Did Google Just Make It Harder for Police to Catch Criminals?

Google just announced that it will now be charging law enforcement agencies a good deal of money for complying with data requests and search warrants.

Why? Because it can. But more importantly, because it helps ease the fears of its customers, who are concerned about their privacy. Given the amount of private information these companies sell to their advertisers, though, the move comes off as a little hypocritical.

The War on Surveillance

Lock With Code

The privacy feud between tech giants and law enforcement is a very old one. Shortly after the San Bernardino Massacre in 2015, Apple and the FBI found themselves in a lengthy legal battle over backdoor access to the shooter’s iPhone.

In 2017, the Department of Justice was locked in a fight with Microsoft after it tried to challenge the Electronic Communications Privacy Act. Microsoft argued that the law violated the privacy of its users, while the DOJ claimed that Microsoft shouldn’t be able to sue for someone else’s fundamental rights.

These individual cases have piled up over the years and, now, things have reached a point where people are forced to choose between their privacy and security.  Still, it is too big a responsibility to leave this decision entirely up to for-profit corporations such as Google, Amazon, or Microsoft. After all, they don’t always have their customers’ best interests at heart.

Google’s Dilemma

Cybersecurity Mail

(Image source: csoonline.com)

Three years ago, a man was arrested in Mississippi. He had videos on his computer — hundreds of videos — of children being raped and sexually assaulted. Brian Lee Davis, 19, admitted to being part of a massive child pornography network and was sentenced to ten years in prison in July 2017.

Several months later, the police were no closer to tracking down other members of that network, including the people who had abused these children in the first place.

Davis had this information stored within his email account, and Google had access to the information in an offshore server that hosted all his emails. But the tech giant was just sitting on it, refusing to comply with the search warrant, saying that those servers were out of the local police’s jurisdiction.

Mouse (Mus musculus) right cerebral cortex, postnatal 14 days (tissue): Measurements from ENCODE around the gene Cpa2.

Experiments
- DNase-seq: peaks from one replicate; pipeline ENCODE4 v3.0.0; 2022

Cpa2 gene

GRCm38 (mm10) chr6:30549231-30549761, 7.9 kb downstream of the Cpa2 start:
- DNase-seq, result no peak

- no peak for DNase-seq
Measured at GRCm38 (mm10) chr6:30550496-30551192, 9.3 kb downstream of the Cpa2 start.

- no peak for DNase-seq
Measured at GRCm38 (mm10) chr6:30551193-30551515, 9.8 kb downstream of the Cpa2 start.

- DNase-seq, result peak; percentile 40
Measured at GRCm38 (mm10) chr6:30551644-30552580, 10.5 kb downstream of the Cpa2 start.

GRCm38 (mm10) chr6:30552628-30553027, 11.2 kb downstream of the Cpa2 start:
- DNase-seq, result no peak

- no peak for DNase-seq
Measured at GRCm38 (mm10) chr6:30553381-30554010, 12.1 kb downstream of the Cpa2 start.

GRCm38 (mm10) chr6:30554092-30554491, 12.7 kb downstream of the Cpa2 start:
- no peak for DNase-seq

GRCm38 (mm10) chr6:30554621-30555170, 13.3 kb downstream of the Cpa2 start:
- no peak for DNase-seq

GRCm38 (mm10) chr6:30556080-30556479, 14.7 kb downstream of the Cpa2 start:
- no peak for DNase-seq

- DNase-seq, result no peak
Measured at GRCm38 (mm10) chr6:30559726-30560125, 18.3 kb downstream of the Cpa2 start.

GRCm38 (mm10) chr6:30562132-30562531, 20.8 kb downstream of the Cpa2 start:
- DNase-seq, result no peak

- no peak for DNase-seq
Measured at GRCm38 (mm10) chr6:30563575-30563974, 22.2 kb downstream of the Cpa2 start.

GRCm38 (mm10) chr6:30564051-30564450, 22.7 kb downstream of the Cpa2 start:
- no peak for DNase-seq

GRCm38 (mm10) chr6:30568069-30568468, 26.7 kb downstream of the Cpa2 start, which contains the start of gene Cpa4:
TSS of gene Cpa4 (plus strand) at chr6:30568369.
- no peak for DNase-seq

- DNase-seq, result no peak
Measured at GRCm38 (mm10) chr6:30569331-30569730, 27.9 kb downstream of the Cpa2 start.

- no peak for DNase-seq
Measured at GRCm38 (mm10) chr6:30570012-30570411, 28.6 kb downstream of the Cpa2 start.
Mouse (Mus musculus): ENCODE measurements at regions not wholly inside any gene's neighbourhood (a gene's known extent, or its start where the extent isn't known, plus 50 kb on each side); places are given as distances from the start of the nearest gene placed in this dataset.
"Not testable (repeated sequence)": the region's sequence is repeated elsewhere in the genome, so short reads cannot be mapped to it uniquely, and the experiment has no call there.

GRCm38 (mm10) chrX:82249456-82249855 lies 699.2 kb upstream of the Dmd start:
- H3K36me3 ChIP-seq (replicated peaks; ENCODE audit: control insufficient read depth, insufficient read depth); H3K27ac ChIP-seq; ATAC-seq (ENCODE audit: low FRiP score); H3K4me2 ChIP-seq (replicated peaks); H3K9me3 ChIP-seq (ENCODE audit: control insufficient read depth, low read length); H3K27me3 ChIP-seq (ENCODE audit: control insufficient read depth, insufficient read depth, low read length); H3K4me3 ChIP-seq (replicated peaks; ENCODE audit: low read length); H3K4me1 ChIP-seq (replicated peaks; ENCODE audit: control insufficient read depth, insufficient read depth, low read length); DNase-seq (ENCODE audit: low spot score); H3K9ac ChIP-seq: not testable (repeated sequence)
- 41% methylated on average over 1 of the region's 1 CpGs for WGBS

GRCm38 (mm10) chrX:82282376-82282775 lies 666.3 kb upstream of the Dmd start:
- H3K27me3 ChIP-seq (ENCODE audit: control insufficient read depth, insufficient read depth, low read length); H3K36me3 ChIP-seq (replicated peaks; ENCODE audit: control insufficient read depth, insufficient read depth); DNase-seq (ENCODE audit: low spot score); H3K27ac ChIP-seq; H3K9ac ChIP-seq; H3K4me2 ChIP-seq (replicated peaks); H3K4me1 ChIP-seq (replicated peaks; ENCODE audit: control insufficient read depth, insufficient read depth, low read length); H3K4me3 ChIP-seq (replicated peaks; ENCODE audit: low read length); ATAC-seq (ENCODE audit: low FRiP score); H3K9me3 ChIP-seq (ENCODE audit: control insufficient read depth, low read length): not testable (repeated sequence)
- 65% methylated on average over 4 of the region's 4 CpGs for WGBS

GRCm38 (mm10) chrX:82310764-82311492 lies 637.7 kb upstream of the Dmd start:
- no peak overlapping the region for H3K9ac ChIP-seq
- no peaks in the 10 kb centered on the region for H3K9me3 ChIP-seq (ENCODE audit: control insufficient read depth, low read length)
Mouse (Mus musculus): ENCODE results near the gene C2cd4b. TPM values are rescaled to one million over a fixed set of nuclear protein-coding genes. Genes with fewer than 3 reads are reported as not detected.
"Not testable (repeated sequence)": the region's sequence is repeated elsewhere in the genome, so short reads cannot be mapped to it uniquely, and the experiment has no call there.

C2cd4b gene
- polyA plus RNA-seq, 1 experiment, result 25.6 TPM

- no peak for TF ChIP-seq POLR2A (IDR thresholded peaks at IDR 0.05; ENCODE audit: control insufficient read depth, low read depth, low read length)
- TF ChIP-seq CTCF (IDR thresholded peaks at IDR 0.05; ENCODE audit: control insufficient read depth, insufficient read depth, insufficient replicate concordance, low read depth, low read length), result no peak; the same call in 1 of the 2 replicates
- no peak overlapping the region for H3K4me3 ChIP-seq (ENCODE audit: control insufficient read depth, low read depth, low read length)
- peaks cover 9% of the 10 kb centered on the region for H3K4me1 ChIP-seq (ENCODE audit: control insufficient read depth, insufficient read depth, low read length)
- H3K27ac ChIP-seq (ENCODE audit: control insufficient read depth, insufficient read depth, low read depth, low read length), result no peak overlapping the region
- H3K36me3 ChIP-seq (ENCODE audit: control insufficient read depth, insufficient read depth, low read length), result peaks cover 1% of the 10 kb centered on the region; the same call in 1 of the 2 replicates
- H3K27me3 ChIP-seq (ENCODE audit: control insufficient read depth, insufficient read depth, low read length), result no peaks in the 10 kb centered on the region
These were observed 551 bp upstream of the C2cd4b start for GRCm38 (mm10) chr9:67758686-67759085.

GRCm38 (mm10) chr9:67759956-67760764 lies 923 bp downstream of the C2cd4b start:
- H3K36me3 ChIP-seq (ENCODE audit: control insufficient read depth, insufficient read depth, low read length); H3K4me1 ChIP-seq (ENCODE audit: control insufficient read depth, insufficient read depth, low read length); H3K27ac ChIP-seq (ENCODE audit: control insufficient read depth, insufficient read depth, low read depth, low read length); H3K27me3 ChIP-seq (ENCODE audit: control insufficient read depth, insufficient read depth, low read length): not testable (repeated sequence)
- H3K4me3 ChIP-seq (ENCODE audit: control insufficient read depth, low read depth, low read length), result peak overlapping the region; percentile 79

Google has generally walked a thin line between working with law enforcement and painting itself as a believer in consumer privacy. With a new policy announcement, though, it may have just tipped the scales in favor of one.

Monetizing Search Warrants

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According to the New York Times, Google received 75,000 requests for data on its consumers in the first half of 2019, one-third of which were from the United States.

Until now, Google has entertained most reasonable requests without asking for anything in exchange. However, the search engine giant just sent out a letter to law enforcement agencies across the U.S, saying that it will now be charging a fee for this, even when a search warrant backs these data requests.

Technically speaking, tech giants are allowed to levy such charges by law. Google says that it’s doing this to factor in the extra costs of complying with these requests, but experts seem to agree that this is a move meant to cut down on the number of applications it receives.

Google’s new fees start from $45 for a subpoena to $245 for a search warrant. There are separate tiers for pen/trap orders and wiretaps too.

Albert Gidari, the Consultant Director of Privacy at the Stanford Center for Internet and Society, explained that this might help bring down unnecessary surveillance, which affects consumers worst of all. Gidari previously worked as a legal advisor for Google.

Wrapping Up

With smart homes and connected devices on the horizon, it’s hard for people not to be worried about their privacy. Every single device is collecting data about their users in one way or another and, in the wrong hands, they can create more problems that benefits.

Google seems to be trying to find a balance between working with law enforcement and slightly easing its users’ privacy concerns. The cost of following a subpoena or a search warrant is likely to frustrate some law enforcement departments, but the fear of losing business from consumers who are worried about their privacy is potentially a bigger risk to the tech company. That, of course, does not stop them from feeding sensitive information to their advertisers, who are worth more to their business than regular users.

Government requests aren’t always reasonable but, sometimes, these requests reveal information that leads to the arrest of violent criminals. From a public safety perspective, placing barriers to obtain data freely may slow down police response to prevent further crime.

Categories : Big Data, Crime Prevention

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